By Rubina Ahmed-Haq
Rubina is a journalist and personal finance expert and appears regularly on TV and radio across Canada including the CBC, Global News Toronto, and Global News Radio 640 Toronto.

A stay-at-home parent’s guide to retirement savings

Tips for retirement planning for stay-at-home parents.

We’re pleased to welcome Rubina Ahmed-Haq as a writing contributor to the Oaken Blog. Rubina is a highly regarded personal finance expert, and provides her thoughtful commentary for media outlets including the CBC and Global News. Rubina also writes for several magazines, and has her own website at alwayssavemoney.com.

We’re especially excited to announce that the following article is the first installment of the “Women and finance” series that Rubina has developed specifically for the Oaken Blog. Watch for additional articles from Rubina over the next few months.

 

Having one parent stay at home to raise children offers many benefits. It can be a big money saver and provides a huge opportunity to save on childcare costs, but it can also be detrimental to a stay-at-home parent’s retirement savings plans.

In the majority of cases, the stay-at-home parent is usually the mother. Statistics Canada reports that in 2015, there were 1,025,000 stay at home moms, compared to 32,000 stay at home dads. Meaning 97% of stay-at-home parents are women.

It’s important to note that for all those years they’re not working, the stay-at-home parent won’t be contributing to a workplace pension. They also won’t be creating room in their Retirement Savings Plan (RSP), or contributing to the Canada Pension Plan (CPP).

 

Retirement planning for the stay-at-home parent

When it comes to retirement savings, the message seems to be directed to those making a salary. One of the most popular savings vehicle is the RSP, but room in that plan is only created when you make money, and the maximum benefits go to those who are in the highest earning bracket.

But all Canadians are aging and moving towards retirement, whether they’re working full time or not. For a stay-at-home parent, the threat of financial hardship in retirement is even higher, as there’s little guidance given to them about how they can properly plan and save for their senior years.

With the high cost of childcare in Canada everywhere, expect Quebec which has a subsidized program, one parent may choose to stay home to raise children simply because of economics. Whether staying at home for the short term or permanently, there are steps stay-at-home parents can take to make sure their retirement savings are covered.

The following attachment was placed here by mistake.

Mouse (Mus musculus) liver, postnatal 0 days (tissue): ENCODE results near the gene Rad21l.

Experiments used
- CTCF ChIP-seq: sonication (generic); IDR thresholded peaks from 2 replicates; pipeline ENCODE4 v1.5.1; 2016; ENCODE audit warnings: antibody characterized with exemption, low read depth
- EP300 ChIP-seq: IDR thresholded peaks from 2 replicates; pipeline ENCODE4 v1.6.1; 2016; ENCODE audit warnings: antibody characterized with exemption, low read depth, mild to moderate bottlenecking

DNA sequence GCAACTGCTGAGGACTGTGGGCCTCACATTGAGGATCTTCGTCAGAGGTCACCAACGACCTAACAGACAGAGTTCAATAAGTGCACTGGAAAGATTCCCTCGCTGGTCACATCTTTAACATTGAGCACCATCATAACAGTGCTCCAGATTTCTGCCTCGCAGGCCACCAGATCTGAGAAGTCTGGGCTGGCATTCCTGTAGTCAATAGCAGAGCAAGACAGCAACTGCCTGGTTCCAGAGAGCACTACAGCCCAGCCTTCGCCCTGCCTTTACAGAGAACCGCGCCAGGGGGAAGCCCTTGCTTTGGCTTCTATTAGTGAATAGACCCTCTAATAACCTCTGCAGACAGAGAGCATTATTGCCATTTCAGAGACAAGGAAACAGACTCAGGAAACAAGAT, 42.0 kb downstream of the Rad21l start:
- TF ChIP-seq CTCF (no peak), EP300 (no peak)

Spousal RSP

The best advice is to open a spousal RSP that your partner can contribute too. A spousal RSP is designed to allow the higher earning spouse to use their contributing room to save for their partner. Contributions that a person makes to a spousal or common-law partner RSP reduces the contributor’s RSP deduction limit.

For a stay-at-home parent, once the money is in the spousal RSP, they can make decisions on how and where that money is invested. However, the contributor should be aware that the total amount they can deduct for contributions to their own RSP or their spouse or common-law partner’s RSP, cannot be more than their own RSP deduction limit.

 

Use the TFSA

If a stay-at-home parent is earning income, the best place to save money for the long term is in a Tax-Free Savings Account (TFSA). That’s because the money in that account grows tax-free, and there’s no impact to your income when you withdraw. If the expectation is that your overall retirement income will be low, by keeping your taxable income as low as possible, you may be able to qualify for the greatest amount of Old Age Security (OAS), as well as the Guaranteed Income Supplement (GIS). Both those benefits are income-tested.

 

Make it a priority

Mothers always want to put their kids first. Most parents will sacrifice something in their life in order to give more to their kids. But when it comes to retirement savings, parents – especially stay-at-home moms – have to put themselves first. The reality is if you have not saved enough money for retirement, the financial burden will fall on your kids to help you out.

Being a stay-at-mom is arguably the hardest job. A 24-hour role, for which you don’t get paid. But that doesn’t mean you can’t take steps to make sure your retirement savings are on track, to ensure a healthy financial future for you and your family.

 

 

The information, materials and opinions contained in this Blog are provided for your information only. This Blog does not constitute legal, financial or other professional advice and you should not rely on it as an alternative to specific advice based on your particular circumstance.

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